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Lady Di / Mega Emotion

Move Motherf*cker / I Know You Know I'm Perfect (Fake Feelings )

By • Nov 5th, 2020 • Category: Album review

James McAvoy’s character(s) in 2016 psychological drama ‘Split’ were responsible for many heinous crimes, but this example of multiple personalities is, happily, only a force for good.

Lisa Horton, Jan Robertson and Iain Ross – originally of thrilling Norwich pop-punksters Bearsuit – are those exhibiting the disorder, though this merely extends to recording an album with themselves.

Things are, it seems, normal, if hardly calm on the ‘Lady Di’ side – opener ‘AAAAA’ (that’s how the chorus goes) could almost see the set peak too early, a rambunctious slice of guitar pop up there with any thing produced under their former moniker.

However, ‘Peanut Cup’ is a little more considered although with a killer guitar hook and harmonies underpinned by big slabs of noise, echoing near-contemporaries bis, and although ‘Do Better’ is more of a thrashy throwaway on first listen, ‘Young Savage’ (“I’m not scared of growing old”) is slower and more intense – like Prefab Sprout, but with a bit of a metal makeover.

‘Weasel, Mine’ shows the band taken on some influences beyond their previous alter-egos, Sonic Youth and Breeders perhaps, showing that it’s not just Bearsuit reincarnate. Tracks roughly alternate between frantic and calm, ‘Home Alone’ again visiting past glories, ‘Told You’s Weezer-y pop contrasting with closing ‘SLIME’, for which “shouty” would be an inadequate summary.

So, we flip the disc and invite Lady Di to tell us about their curious 1980s electropop side – Mega Emotion.

Kicking off the six-song set, ‘I Want So Much More Than You Can Give’ is all towering synths, a la the Human League, a dreamy electropop banger. It’s followed by ‘Brains’, which is a Franz glam-rock stomp before going a bit noisily industrial in the chorus.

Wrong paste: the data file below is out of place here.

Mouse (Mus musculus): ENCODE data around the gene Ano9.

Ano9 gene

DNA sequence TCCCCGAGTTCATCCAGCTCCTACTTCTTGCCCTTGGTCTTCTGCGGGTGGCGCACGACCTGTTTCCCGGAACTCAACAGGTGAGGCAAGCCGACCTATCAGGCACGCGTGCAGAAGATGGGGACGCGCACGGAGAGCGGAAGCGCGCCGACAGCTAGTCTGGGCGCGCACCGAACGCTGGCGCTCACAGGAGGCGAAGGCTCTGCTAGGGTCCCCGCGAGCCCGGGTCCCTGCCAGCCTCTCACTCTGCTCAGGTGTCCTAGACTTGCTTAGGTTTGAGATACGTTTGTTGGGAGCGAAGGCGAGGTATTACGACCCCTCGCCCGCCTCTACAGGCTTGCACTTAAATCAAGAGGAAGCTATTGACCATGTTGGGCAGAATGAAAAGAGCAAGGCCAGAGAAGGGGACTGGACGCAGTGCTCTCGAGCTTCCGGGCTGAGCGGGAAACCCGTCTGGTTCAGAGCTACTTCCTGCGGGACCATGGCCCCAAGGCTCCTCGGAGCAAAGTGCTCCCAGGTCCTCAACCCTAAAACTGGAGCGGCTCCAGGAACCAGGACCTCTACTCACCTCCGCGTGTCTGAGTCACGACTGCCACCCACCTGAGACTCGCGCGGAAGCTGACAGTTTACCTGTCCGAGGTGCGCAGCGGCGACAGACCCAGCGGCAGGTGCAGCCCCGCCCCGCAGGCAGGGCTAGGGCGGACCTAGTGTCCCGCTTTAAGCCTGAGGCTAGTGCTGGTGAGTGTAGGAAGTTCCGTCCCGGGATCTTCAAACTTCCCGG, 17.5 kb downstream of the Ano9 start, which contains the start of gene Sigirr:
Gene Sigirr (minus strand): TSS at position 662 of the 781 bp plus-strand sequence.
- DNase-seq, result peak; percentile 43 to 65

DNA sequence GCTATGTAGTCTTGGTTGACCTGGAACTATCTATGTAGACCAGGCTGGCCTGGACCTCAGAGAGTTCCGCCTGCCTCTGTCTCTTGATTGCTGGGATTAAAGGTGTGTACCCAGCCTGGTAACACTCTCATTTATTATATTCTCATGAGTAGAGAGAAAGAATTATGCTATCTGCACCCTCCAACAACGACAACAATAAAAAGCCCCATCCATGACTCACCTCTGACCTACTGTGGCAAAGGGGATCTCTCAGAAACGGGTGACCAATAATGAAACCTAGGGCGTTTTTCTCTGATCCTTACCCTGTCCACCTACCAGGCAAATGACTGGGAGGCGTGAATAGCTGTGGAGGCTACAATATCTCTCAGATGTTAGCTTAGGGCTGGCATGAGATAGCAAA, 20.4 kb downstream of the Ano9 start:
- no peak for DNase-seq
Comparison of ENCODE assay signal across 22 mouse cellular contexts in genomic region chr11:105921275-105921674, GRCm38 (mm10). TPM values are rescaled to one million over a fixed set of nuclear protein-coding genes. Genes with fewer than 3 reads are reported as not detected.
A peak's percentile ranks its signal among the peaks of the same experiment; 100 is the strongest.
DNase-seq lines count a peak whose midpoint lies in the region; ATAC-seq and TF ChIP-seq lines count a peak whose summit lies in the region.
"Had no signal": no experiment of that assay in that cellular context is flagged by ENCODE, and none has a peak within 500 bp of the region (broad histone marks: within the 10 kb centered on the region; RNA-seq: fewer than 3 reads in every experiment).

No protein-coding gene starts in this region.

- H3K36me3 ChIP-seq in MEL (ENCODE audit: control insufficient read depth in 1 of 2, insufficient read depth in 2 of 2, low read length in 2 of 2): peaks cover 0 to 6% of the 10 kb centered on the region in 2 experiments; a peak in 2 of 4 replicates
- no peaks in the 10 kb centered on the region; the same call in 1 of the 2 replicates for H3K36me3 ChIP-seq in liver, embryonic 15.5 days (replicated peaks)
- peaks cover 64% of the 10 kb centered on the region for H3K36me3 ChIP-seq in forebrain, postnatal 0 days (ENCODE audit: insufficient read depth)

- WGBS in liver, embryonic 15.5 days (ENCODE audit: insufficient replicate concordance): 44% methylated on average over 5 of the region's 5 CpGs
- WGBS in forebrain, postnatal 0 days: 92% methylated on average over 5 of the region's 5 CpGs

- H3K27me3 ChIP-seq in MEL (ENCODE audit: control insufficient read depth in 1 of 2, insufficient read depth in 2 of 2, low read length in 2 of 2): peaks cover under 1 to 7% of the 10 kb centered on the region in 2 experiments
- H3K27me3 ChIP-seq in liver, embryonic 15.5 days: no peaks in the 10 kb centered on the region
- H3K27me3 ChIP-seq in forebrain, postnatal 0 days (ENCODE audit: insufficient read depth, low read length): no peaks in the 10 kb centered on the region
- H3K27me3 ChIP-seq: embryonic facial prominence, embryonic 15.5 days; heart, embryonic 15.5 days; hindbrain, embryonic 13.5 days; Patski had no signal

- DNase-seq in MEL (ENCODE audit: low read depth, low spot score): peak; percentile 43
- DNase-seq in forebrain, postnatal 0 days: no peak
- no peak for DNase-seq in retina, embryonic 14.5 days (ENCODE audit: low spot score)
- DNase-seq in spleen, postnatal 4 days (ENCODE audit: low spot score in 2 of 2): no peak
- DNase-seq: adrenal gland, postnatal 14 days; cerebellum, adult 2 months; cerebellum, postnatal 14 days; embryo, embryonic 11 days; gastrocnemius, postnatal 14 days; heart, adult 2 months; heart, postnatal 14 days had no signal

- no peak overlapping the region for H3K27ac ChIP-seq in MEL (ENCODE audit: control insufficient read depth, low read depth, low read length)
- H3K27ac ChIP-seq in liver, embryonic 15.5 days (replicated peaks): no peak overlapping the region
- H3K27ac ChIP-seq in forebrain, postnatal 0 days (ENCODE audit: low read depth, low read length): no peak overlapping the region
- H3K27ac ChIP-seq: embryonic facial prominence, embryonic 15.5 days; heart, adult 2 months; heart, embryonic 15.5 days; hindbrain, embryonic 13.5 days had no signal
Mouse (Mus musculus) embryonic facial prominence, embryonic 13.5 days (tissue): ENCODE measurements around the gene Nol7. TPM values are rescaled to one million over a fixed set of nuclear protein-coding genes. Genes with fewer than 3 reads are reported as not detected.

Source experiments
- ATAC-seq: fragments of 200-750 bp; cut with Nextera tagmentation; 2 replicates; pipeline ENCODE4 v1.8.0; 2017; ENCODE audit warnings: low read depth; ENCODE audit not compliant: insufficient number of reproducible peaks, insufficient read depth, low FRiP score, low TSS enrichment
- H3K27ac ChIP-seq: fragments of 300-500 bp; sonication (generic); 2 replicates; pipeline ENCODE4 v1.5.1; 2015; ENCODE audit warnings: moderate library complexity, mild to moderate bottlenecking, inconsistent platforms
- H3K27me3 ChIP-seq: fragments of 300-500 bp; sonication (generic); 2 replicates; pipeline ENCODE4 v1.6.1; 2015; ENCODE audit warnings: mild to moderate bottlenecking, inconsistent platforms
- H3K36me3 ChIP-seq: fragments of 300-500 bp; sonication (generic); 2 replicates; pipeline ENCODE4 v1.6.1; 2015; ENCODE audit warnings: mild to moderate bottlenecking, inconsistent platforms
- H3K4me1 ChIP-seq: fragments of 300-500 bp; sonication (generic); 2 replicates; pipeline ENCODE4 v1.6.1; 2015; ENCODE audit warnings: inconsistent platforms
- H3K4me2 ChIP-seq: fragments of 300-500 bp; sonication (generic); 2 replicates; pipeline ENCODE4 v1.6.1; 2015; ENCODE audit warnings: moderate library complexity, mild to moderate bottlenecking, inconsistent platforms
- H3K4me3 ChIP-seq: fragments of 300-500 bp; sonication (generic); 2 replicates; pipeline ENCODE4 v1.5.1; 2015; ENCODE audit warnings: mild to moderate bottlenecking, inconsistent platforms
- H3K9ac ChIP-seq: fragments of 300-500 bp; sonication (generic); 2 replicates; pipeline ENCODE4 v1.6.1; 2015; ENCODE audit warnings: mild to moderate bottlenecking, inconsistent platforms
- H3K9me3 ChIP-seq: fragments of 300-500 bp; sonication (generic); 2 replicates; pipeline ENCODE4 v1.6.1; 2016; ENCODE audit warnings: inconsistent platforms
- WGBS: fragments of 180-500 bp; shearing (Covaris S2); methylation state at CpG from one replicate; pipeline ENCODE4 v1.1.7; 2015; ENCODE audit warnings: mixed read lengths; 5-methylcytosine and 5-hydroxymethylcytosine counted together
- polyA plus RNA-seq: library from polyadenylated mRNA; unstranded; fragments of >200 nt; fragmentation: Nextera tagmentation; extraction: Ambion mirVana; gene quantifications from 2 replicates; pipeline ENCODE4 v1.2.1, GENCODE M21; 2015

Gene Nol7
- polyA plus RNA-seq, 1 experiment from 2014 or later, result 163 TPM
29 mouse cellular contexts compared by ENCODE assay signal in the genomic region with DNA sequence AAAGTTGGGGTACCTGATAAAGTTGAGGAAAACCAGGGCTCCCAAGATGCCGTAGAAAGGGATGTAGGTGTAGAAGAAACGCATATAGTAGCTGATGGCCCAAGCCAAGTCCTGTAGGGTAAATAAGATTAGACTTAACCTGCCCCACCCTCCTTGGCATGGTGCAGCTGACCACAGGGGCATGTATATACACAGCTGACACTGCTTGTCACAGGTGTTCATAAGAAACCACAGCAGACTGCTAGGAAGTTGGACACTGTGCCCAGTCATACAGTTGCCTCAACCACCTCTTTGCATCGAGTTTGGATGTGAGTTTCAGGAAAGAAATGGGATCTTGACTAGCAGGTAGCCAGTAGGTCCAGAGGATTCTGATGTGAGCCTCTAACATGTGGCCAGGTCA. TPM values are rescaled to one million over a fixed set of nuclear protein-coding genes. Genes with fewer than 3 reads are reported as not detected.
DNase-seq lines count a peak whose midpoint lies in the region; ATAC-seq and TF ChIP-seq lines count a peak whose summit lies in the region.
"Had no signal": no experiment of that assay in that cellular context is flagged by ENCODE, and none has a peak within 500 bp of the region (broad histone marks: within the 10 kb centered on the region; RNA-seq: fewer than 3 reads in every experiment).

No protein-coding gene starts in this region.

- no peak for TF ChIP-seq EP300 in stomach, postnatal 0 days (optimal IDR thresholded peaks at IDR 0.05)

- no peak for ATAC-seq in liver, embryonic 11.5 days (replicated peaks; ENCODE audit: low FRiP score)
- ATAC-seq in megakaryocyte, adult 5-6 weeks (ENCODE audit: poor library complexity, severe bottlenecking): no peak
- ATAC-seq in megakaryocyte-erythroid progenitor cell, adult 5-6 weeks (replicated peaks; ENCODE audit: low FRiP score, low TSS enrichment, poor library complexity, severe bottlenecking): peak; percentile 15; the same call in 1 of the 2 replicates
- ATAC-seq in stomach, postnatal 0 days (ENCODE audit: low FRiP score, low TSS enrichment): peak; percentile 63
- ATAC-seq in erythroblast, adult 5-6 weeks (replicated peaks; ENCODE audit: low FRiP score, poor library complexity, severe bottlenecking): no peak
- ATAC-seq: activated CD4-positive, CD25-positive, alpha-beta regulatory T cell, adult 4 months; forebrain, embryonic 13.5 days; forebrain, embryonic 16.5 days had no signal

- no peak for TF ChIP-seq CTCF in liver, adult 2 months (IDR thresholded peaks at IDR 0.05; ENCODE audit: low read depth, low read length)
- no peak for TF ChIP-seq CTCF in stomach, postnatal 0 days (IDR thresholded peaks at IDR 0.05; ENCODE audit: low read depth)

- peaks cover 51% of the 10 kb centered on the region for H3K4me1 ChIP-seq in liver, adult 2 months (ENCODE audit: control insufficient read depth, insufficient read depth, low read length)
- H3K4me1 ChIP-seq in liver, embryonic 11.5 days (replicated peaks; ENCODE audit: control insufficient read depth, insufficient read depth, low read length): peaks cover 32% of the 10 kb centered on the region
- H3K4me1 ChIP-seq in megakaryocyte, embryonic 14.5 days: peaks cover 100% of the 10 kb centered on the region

‘Uncomfortable’ is more… let’s say Classix Nouveaux on the basis that no-one’s referenced them for 30 years. However, Mega Emotion aren’t purely electropop in the ‘classic’ style – ‘Laura’ has a more modern feel, touching on Chvrches and even Madonna, but ‘Prime’ bridges the eras perfectly, perhaps the best track on this flipside to the breathless guitar pop we heard earlier. “We are pure, we are absolute… we are the children of 1741… 1999…” ah, prime numbered birth years, of course… no idea why, but it whirls across the dance floor, while closer ‘Grace’ sports harmonies somewhere between Fairport and Girls at Our Best – but to a thudding electro beat, of course.

The diagnosis then? Given that Bearsuit were, inexplicably and unjustly, never #1 in the hit parade, retreading that old ground is never likely to conquer the world. Mega Emotion, however, are right on trend, and given the right circumstances could easily rub shoulders with some of the hugely successful acts mentioned earlier. If not, there’s still room in this world for a Bearsuit.

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